The complexity of culture

Image: www.flickr.com/photos/unwomenasiapacific/

Image: www.flickr.com/photos/unwomenasiapacific/

Migrants and refugees are all so different from each other that it can be quite difficult sometimes to find a common experience among us. However, one thing that we often say and hear from the women we work with is that, for each of us, our cultures ground us and support us.

As migrants, we often build a sense of belonging and historical continuity through our links to our cultures or our communities. We belong, not only by sharing culture in the narrow sense of the word, but by sharing everyday experiences, which can include sharing history, routines, political challenges, events, economic hardship and in some cases, life-threatening experiences and recovery.

Migrants’ sense of belonging to our communities and cultures is sometimes juxtaposed with belonging to a nationalised ‘Australian’ identity. We are told we have to choose one or the other, and dual citizenship is increasingly described as a risk to the nation. Yet, given the opportunity, we create and enjoy hybrid identities that bring together all our experiences, and that don’t require a separation of allegiances at all.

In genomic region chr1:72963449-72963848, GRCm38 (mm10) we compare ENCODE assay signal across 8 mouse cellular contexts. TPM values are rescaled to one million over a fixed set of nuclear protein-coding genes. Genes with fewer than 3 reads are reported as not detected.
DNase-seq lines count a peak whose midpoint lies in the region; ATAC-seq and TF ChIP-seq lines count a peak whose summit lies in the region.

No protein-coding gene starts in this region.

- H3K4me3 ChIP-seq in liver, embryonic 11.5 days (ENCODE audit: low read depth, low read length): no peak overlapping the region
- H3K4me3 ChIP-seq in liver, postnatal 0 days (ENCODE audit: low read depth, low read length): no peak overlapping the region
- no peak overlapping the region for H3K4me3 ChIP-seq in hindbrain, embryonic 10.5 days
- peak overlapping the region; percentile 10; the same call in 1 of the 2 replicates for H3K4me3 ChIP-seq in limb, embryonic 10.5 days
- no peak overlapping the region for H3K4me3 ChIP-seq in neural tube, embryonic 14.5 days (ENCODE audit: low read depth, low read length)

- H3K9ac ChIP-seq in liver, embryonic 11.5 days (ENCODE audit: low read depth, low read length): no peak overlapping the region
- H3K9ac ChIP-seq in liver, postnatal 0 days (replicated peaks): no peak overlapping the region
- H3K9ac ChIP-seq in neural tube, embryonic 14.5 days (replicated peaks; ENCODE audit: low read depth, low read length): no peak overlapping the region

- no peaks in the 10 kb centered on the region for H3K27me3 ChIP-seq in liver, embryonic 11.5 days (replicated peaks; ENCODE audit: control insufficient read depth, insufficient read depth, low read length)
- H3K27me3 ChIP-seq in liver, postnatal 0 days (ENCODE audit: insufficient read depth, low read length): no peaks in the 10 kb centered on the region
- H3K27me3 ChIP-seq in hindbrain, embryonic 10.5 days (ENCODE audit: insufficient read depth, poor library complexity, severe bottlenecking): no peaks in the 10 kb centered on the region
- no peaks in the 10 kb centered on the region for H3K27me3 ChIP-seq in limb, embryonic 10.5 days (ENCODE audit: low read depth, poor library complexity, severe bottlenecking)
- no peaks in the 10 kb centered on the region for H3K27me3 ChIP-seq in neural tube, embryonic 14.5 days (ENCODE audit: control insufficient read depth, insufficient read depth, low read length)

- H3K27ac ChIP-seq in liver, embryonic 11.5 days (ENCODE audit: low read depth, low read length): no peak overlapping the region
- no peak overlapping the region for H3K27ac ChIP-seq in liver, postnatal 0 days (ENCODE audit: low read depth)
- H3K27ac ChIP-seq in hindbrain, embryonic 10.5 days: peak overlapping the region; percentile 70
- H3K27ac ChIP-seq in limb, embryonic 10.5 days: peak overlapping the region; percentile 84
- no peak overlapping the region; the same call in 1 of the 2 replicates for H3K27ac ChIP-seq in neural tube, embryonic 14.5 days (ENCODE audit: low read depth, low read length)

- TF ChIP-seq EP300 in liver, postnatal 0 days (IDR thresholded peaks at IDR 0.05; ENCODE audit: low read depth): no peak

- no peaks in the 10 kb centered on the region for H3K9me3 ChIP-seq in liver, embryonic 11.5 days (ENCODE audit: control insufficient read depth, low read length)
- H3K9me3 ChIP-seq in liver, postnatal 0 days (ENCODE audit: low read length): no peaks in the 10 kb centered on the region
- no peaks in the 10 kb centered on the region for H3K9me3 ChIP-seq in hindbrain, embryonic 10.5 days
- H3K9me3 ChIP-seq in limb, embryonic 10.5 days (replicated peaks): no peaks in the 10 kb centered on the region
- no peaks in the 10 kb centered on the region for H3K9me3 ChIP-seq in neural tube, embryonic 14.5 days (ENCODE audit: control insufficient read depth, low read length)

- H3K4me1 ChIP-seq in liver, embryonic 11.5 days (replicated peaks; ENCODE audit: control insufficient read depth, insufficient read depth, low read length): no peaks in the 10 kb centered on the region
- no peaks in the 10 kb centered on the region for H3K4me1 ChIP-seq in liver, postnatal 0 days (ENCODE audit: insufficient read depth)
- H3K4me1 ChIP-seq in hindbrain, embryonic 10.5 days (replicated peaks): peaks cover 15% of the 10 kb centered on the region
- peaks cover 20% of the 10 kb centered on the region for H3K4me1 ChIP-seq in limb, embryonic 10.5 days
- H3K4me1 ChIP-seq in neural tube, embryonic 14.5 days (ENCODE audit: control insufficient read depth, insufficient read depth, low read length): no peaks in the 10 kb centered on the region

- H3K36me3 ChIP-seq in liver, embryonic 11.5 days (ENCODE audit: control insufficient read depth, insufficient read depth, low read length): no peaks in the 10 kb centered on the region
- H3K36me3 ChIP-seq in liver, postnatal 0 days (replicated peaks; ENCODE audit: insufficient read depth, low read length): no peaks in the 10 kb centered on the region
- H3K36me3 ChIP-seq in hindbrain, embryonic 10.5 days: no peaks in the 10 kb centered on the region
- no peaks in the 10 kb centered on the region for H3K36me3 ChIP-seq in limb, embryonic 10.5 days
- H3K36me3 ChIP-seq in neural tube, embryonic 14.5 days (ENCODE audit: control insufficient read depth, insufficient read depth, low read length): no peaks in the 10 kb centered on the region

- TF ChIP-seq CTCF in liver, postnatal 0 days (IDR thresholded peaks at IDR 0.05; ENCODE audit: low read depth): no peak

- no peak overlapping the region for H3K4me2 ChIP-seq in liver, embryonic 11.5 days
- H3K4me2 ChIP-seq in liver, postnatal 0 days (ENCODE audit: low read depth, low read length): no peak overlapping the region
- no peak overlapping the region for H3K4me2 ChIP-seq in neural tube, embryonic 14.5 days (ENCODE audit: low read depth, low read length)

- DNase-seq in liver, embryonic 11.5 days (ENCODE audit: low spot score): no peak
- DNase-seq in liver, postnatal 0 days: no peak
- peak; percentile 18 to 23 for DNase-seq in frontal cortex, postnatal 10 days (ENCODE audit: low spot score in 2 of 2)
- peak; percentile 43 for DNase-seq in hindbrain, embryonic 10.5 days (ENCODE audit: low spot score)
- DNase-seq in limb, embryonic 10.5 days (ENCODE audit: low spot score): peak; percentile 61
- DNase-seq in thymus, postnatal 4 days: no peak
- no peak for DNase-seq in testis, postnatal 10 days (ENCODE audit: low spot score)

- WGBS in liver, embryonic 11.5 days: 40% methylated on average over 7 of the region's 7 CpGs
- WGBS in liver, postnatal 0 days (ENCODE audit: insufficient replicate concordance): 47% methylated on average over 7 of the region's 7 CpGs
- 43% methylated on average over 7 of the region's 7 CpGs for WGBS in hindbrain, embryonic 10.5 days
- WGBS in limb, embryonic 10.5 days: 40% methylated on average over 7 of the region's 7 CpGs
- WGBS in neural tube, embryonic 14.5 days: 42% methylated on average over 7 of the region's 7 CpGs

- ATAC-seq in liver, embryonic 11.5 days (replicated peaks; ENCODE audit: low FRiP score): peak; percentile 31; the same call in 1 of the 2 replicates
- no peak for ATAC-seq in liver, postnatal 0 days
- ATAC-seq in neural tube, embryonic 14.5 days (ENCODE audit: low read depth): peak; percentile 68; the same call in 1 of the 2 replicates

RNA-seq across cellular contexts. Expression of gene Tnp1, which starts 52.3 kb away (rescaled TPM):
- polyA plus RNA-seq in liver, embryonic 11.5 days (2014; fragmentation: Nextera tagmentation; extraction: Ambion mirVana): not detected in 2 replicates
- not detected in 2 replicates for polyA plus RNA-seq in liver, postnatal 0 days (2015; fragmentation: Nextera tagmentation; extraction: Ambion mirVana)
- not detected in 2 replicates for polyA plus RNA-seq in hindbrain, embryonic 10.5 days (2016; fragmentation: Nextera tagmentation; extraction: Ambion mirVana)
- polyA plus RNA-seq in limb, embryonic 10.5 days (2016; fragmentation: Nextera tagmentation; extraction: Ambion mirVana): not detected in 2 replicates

Without this opportunity, the cultures and communities we hold dear, and the complex identities we have forged, are too often reduced to stereotypes. Migrant cultures are framed as being more ‘traditional’, particularly when it comes to gender equality, women’s rights and violence against women. This framing goes along with the assumption that migrant men are more violent and patriarchal, and migrant women more compliant and accepting of violations of their rights. Stereotypes like these are sometimes used as cultural excuses for violence against women. They also fail to explain the violence perpetrated against migrant women by Anglo-Australian men.